Gartner Spells Out Changing Tech Scenarios
The next few years will hardly be boring for the tech industry which faces the challenge of consolidation, new competitors and a global economy.
REDWOOD SHORES, Calif. - The coming few years will feature continued consolidation, financial pressures and changes to the hardware business, requiring different IT strategies for the future than what people have been using in the past.
IT consultancy Gartner made these predictions during its Hardware Insight conference here Thursday. Employees of firms like Intel, HP and Sun listened to presentations that often focused on where their companies may be headed in the coming years.
Some of the usual trends will continue, like market consolidation. Research Vice President Roger Cox noted that 85 percent of the storage business is in the hands of seven vendors, and "they are not advancing the technology. They are just moving along, milking their huge user bases." It's the startups that are bringing out new, innovative products, and will likely be acquired, he said.
Green IT won't be just confined to the U.S., it will be a global effort. Gartner estimates two percent of worldwide carbon emissions are attributable to IT. "IT vendors are seen as part of the problem, so it will be necessary to get your house in order," said Cox.
Even though it is viewed as an emerging market with a much smaller IT infrastructure than the U.S., China is already concerned with power consumption and the government is coming up with guidelines on for businesses on power consumption policies. Those policies have not been released yet, but it shows the issue is one even for high-growth areas, not just mature ones.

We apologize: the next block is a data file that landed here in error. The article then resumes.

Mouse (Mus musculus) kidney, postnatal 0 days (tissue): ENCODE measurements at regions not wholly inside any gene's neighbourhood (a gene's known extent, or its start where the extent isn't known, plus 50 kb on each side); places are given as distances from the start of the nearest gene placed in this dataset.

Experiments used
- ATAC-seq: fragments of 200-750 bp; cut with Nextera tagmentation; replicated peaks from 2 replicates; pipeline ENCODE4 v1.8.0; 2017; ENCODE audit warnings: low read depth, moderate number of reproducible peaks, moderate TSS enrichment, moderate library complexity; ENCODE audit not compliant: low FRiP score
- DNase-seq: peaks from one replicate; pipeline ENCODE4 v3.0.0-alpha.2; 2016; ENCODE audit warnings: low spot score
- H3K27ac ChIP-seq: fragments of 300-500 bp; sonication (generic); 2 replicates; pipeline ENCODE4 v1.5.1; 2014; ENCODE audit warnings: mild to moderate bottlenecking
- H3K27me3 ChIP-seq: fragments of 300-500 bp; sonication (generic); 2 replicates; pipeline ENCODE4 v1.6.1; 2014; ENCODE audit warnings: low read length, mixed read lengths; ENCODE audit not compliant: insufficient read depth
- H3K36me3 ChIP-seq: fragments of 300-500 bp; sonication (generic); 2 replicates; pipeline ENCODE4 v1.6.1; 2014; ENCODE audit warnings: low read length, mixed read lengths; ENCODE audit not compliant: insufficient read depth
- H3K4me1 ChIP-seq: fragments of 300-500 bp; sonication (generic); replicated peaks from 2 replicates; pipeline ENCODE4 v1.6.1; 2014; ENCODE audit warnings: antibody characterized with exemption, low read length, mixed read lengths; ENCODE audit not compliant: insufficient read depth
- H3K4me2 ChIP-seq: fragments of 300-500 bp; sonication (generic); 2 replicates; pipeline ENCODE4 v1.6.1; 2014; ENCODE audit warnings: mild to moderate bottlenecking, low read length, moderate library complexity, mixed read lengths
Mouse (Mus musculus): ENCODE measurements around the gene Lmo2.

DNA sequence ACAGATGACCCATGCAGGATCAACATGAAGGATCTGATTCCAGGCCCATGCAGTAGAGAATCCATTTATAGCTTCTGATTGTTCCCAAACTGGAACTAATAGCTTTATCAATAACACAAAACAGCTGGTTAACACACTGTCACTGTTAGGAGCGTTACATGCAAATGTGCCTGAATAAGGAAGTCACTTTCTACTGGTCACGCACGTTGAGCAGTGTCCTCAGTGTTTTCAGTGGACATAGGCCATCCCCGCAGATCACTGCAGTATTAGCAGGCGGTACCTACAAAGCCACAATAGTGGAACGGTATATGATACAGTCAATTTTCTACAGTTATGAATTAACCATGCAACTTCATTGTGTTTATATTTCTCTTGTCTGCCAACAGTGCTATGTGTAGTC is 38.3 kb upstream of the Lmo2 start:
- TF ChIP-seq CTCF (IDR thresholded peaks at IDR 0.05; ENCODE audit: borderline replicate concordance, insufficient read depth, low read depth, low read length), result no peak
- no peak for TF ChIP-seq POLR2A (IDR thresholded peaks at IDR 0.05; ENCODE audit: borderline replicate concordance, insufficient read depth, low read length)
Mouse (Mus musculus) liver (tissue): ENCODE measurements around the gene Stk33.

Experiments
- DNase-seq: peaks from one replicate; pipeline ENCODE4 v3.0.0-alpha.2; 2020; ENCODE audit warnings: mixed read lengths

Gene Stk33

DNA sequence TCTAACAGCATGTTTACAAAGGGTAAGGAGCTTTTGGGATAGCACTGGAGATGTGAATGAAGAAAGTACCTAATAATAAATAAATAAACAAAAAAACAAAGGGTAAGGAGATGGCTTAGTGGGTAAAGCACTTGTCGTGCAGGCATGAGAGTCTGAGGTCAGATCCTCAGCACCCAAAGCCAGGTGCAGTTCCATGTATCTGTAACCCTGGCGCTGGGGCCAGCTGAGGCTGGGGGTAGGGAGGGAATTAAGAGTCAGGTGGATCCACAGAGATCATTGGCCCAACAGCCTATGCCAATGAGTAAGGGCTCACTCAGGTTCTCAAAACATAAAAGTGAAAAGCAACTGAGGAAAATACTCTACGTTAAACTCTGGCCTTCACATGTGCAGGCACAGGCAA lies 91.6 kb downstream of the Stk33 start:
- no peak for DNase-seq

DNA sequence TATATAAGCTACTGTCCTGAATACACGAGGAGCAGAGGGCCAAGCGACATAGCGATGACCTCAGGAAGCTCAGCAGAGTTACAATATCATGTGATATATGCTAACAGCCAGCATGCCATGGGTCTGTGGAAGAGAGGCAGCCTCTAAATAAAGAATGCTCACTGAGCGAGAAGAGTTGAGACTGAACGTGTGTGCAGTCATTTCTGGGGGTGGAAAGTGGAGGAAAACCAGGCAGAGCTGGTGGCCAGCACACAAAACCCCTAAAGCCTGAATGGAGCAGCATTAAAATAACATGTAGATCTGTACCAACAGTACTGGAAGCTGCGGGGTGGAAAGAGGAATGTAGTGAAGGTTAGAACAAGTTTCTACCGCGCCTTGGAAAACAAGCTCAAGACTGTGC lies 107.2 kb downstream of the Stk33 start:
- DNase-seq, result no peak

A late start to the slowdown?
Gartner Research Director George Shiffler then spoke of hardware spending as it relates to the economy. He ate some crow and admitted Gartner's earlier predictions of a downturn in sales due to economic conditions didn't manifest. Hardware spending remained strong in the first half of 2008.
The U.S. did better than expected in the first half of this year, "despite some awful headlines," thanks to interest rate cuts, policy actions to give liquidity to banks, the falling dollar making exports more appealing and the tax rebates for consumers.
Citing research from the financial analysis firm Global Insight, Shiffler said there could be a notable drop in spending in the U.S. and Europe, which would result in slowdowns in sales in the second half of this year and the first half of next year. Hardware spending would rise 6.6 percent in 2008, down from the 10.0 in 2007, and fall to just 3.8 percent in 2009.
However, it's a slowdown, not a plunge like after the dot com bubble popped. "We don't see the bottom falling out in spending like we did in 2000-2001, even in the worst case scenarios," said Shiffler. How much impact it will have is an open question. "Spending is not affected so far. The U.S. hasn't slowed enough yet to impact the market," he said.
He later told InternetNews.com that the cost of energy, while dipping slightly in recent weeks, remains a problem, people spent their tax rebates from the government very fast, and Europe is now having housing problems of its own. But don't panic yet. "It isn't people stopping, it's people going slower and seeing how this plays out," he said.
Changes in the server and desktop market
The server market has to deal with a number of changes all at once: the economy, the decline of RISC and ascension of x86, the game changers that are virtualization and cloud computing, and the drop in average selling prices (ASPs).